“As an open-access service, it allows scientists from disciplines encompassing physics, statistics, computer science and others to share research before it’s formally published. One million papers have now been uploaded to the repository.”
“arXiv received more than 97,000 new submissions in 2014. More than 150 subject experts from around the world evaluate and categorize every article posted on arXiv.”
Summary: A group of unusual giant black holes may be consuming excessive amounts of matter, according to a new study. This finding may help astronomers understand how the largest black holes were able to grow so rapidly in the early Universe.”
Illustration of an extremely ravenous black hole devouring material.
Credit: Illustration: CXC/M. Weiss; X-ray images: NASA/CXC/Penn State/B. Luo et al.
A group of unusual giant black holes may be consuming excessive amounts of matter, according to a new study using NASA’s Chandra X-ray Observatory. This finding may help astronomers understand how the largest black holes were able to grow so rapidly in the early Universe.
B. Luo, W. N. Brandt, P. B. Hall, Jianfeng Wu, S. F. Anderson, G. P. Garmire, R. R. Gibson, R. M. Plotkin, G. T. Richards, D. P. Schneider, O. Shemmer, Yue Shen. X-ray Insights into the Nature of PHL 1811 Analogs and Weak Emission-Line Quasars: Unification with a Geometrically Thick Accretion Disk?The Astrophysical Journal, 2015 [link]
“The Genetics Society of America (GSA) and Executive Producer Rochelle Easton Esposito, PhD, are pleased to announce that Conversations in Genetics, an oral history of our intellectual heritage in genetics, is now available for free online viewing at http://www.genestory.org/.”
Source: Newswise SciWire for 30-Apr-2015
Other interviewees to come: King, Cavalli-Sforza, Meyerowitz, Horowitz
Nearly 13,000 viewers have subscribed to the National Science Foundation’s YouTube channel. It’s not a secret why. These well-produced and often poignant presentations have managed to pack so much into such a small space. Nearly all the videos clock in at less than four minutes. Many of the clips are just two or three minutes long so readers can easily learn about the birth of planets, the details of the tropospheric ozone, and the wonders of biomedical engineering – all within the timespan of a quick coffee break. The hundreds of available videos are broken into categories such as Computer Science, Brain Research, and Education, among others. Whether you are looking for an interesting tidbit to add to your lecture on Geoscience or you are simply curious about conservation efforts in Central Africa, there is much to enjoy here. [CNH]“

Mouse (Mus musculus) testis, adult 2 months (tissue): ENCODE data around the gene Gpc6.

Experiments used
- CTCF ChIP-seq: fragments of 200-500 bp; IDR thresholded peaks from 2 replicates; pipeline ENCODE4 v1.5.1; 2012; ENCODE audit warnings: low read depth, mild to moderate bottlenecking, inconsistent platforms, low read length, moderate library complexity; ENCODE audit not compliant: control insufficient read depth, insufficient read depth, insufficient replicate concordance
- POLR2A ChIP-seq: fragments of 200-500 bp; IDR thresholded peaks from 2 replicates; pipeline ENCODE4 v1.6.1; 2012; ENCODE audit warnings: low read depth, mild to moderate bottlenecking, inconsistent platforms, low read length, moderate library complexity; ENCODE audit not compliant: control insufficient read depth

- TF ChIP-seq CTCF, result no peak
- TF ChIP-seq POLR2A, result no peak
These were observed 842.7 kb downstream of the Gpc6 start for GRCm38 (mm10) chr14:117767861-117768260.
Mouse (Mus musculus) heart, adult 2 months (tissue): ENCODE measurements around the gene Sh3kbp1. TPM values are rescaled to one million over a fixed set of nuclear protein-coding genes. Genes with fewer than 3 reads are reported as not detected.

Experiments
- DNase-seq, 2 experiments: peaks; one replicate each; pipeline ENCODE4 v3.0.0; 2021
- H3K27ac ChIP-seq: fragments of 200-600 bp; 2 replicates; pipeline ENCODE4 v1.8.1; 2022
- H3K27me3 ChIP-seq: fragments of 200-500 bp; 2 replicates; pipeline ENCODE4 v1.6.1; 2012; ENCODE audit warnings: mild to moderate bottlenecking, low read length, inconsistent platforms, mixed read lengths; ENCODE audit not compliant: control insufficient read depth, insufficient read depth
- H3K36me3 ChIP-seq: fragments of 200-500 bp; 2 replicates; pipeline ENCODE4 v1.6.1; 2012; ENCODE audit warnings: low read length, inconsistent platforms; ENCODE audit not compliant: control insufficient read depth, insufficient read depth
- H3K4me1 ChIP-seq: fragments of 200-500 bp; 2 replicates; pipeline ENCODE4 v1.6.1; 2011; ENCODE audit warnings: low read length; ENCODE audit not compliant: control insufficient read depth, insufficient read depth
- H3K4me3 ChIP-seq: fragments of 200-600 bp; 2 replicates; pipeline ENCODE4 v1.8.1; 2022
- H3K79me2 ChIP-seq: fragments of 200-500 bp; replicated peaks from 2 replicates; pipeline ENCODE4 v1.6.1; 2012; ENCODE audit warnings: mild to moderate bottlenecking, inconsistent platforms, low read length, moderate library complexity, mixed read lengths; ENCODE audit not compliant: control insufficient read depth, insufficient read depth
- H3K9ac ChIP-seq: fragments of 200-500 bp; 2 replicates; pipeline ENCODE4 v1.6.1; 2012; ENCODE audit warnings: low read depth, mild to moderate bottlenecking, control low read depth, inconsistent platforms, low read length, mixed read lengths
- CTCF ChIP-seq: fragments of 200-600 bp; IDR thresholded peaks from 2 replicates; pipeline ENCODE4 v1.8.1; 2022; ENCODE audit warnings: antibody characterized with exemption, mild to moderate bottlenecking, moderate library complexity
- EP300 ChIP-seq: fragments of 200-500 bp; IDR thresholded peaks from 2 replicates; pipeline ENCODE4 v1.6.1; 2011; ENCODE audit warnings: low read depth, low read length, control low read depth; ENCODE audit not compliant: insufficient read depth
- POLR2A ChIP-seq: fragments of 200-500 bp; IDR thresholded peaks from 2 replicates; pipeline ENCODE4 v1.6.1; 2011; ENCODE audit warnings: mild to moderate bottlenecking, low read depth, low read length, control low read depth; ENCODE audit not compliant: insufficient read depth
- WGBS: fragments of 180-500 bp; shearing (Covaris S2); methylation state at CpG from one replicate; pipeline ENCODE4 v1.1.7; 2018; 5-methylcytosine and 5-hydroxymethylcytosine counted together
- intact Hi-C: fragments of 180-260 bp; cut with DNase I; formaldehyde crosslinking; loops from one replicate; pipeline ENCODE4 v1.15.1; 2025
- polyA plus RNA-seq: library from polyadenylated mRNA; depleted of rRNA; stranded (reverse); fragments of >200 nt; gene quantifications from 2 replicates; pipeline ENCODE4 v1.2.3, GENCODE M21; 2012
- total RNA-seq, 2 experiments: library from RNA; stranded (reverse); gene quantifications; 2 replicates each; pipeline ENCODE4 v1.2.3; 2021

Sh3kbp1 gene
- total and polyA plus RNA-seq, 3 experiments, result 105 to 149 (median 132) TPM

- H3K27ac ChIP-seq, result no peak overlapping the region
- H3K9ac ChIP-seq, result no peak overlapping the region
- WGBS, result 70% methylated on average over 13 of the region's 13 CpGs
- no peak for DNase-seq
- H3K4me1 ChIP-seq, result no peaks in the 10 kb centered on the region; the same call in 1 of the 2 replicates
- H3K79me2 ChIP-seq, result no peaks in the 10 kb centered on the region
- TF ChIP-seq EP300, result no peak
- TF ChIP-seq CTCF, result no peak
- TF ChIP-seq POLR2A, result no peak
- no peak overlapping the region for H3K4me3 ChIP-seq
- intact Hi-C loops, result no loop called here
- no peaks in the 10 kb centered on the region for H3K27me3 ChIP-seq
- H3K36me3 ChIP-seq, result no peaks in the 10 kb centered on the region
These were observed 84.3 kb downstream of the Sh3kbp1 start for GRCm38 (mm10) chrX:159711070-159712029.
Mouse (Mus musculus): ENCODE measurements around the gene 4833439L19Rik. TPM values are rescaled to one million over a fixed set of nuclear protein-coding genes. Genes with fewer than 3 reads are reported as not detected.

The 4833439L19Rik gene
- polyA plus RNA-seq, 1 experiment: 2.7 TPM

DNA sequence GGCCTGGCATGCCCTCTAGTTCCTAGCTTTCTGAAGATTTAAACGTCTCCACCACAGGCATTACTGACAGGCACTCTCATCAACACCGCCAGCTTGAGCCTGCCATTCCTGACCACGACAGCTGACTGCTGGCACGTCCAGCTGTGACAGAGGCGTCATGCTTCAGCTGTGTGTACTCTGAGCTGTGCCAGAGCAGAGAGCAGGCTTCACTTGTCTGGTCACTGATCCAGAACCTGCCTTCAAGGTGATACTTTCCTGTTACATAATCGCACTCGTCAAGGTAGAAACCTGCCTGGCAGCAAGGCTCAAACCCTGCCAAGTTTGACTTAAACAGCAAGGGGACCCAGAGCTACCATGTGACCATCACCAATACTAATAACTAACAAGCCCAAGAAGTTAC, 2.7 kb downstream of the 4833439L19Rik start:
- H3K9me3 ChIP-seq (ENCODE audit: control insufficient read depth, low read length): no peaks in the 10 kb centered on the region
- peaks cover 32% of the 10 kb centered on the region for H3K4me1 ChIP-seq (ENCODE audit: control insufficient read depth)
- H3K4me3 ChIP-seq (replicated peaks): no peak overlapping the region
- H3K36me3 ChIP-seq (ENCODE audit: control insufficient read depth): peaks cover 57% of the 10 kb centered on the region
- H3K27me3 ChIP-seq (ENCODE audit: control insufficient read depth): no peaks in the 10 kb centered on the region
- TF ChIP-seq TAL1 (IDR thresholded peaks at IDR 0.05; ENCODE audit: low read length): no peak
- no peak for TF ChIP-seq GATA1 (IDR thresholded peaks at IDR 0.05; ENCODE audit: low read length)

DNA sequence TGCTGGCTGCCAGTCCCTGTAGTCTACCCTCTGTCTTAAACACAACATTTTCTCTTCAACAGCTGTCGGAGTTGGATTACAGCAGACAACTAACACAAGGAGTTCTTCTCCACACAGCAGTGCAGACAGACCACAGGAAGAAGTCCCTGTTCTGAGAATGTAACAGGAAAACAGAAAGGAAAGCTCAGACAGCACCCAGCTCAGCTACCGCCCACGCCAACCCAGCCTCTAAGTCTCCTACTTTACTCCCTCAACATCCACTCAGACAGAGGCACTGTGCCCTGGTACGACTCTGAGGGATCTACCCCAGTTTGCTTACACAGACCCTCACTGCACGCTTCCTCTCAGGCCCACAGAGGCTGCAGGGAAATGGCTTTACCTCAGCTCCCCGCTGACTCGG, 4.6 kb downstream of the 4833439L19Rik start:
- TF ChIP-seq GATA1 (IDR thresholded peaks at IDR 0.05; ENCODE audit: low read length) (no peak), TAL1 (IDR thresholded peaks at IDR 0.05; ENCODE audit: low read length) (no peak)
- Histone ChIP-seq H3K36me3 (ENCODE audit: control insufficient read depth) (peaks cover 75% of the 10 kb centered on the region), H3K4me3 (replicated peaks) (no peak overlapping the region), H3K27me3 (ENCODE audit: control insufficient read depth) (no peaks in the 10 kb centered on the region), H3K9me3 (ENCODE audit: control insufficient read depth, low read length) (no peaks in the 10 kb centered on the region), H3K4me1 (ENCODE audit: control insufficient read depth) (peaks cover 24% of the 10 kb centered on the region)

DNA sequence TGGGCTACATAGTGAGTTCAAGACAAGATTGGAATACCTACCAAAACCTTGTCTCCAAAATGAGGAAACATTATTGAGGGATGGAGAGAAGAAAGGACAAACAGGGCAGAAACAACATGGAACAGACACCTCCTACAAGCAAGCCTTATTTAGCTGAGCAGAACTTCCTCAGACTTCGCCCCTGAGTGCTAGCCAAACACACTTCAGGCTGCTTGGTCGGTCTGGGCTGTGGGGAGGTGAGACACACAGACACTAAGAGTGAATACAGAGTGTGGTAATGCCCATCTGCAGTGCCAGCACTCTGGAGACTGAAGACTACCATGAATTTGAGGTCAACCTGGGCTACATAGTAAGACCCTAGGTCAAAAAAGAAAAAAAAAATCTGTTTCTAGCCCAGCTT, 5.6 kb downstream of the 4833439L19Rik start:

Source: Scout Report, University of Wisconsin, Mar. 27, 2015, Vol. 21(12)
The Center for the Advancement of Science in Space (CASIS) is a non-profit organization that was founded in 2011 to manage the International Space Station. In addition to making access to the station faster and easier, connecting funders to scientists, and making research accessible to the public, CASIS hosts an excellent website packed with information about the space station. Readers may view the short videos on the homepage for more information on the projects CASIS sponsors, or peruse articles under the News & Events tab. Perhaps the most interesting part of the site, however, are the three tabs set aside for researchers, businesses, and educators. In fact, the For Educators tab is especially helpful, as it features Lesson Plans on topics such as “The Laws of Newton” and “Tracking Satellites,” a Q&A section, and Additional Resources for teachers. [CNH]“
Source: Scout Report, Univ. of Wisconsin, March 27, 2015, Vol. 21(12)
Engineering Schools throughout the U.S. are committing to educate certain numbers of engineers with special interests and talents in helping to solve our greatest challenges.
“In a letter of commitment presented to President Obama today, more than 120 U.S. engineering schools announced plans to educate a new generation of engineers expressly equipped to tackle some of the most pressing issues facing society in the 21st century. Read More”
Princeton University’s Prof. Robert Socolow is a member of this Committee on Grand Challenges.